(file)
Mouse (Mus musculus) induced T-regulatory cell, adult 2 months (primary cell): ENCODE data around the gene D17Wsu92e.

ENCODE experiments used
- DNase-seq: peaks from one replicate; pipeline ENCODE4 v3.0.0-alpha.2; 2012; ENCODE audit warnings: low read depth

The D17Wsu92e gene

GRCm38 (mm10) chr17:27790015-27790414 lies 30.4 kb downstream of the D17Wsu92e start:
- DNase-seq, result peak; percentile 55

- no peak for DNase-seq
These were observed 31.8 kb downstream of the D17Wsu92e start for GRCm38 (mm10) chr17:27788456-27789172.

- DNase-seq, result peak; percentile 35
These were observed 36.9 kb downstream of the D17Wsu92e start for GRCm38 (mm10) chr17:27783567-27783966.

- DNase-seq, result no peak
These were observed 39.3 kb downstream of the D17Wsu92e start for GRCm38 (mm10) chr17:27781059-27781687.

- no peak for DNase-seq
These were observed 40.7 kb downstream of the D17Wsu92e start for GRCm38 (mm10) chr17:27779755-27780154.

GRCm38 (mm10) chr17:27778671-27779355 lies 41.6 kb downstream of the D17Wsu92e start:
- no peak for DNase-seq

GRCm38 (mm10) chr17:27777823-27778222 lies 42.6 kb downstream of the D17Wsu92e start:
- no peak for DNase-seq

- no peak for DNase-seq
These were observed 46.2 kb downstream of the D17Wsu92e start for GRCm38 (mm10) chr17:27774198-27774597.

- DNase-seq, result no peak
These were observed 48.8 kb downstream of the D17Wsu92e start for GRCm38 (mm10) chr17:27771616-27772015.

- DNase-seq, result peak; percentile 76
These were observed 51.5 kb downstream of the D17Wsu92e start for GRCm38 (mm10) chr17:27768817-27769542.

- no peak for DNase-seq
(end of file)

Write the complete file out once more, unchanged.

Mouse (Mus musculus) induced T-regulatory cell, adult 2 months (primary cell): ENCODE data around the gene D17Wsu92e.

ENCODE experiments used
- DNase-seq: peaks from one replicate; pipeline ENCODE4 v3.0.0-alpha.2; 2012; ENCODE audit warnings: low read depth

The D17Wsu92e gene

GRCm38 (mm10) chr17:27790015-27790414 lies 30.4 kb downstream of the D17Wsu92e start:
- DNase-seq, result peak; percentile 55

- no peak for DNase-seq
These were observed 31.8 kb downstream of the D17Wsu92e start for GRCm38 (mm10) chr17:27788456-27789172.

- DNase-seq, result peak; percentile 35
These were observed 36.9 kb downstream of the D17Wsu92e start for GRCm38 (mm10) chr17:27783567-27783966.

- DNase-seq, result no peak
These were observed 39.3 kb downstream of the D17Wsu92e start for GRCm38 (mm10) chr17:27781059-27781687.

- no peak for DNase-seq
These were observed 40.7 kb downstream of the D17Wsu92e start for GRCm38 (mm10) chr17:27779755-27780154.

GRCm38 (mm10) chr17:27778671-27779355 lies 41.6 kb downstream of the D17Wsu92e start:
- no peak for DNase-seq

GRCm38 (mm10) chr17:27777823-27778222 lies 42.6 kb downstream of the D17Wsu92e start:
- no peak for DNase-seq

- no peak for DNase-seq
These were observed 46.2 kb downstream of the D17Wsu92e start for GRCm38 (mm10) chr17:27774198-27774597.

- DNase-seq, result no peak
These were observed 48.8 kb downstream of the D17Wsu92e start for GRCm38 (mm10) chr17:27771616-27772015.

- DNase-seq, result peak; percentile 76
These were observed 51.5 kb downstream of the D17Wsu92e start for GRCm38 (mm10) chr17:27768817-27769542.

- no peak for DNase-seq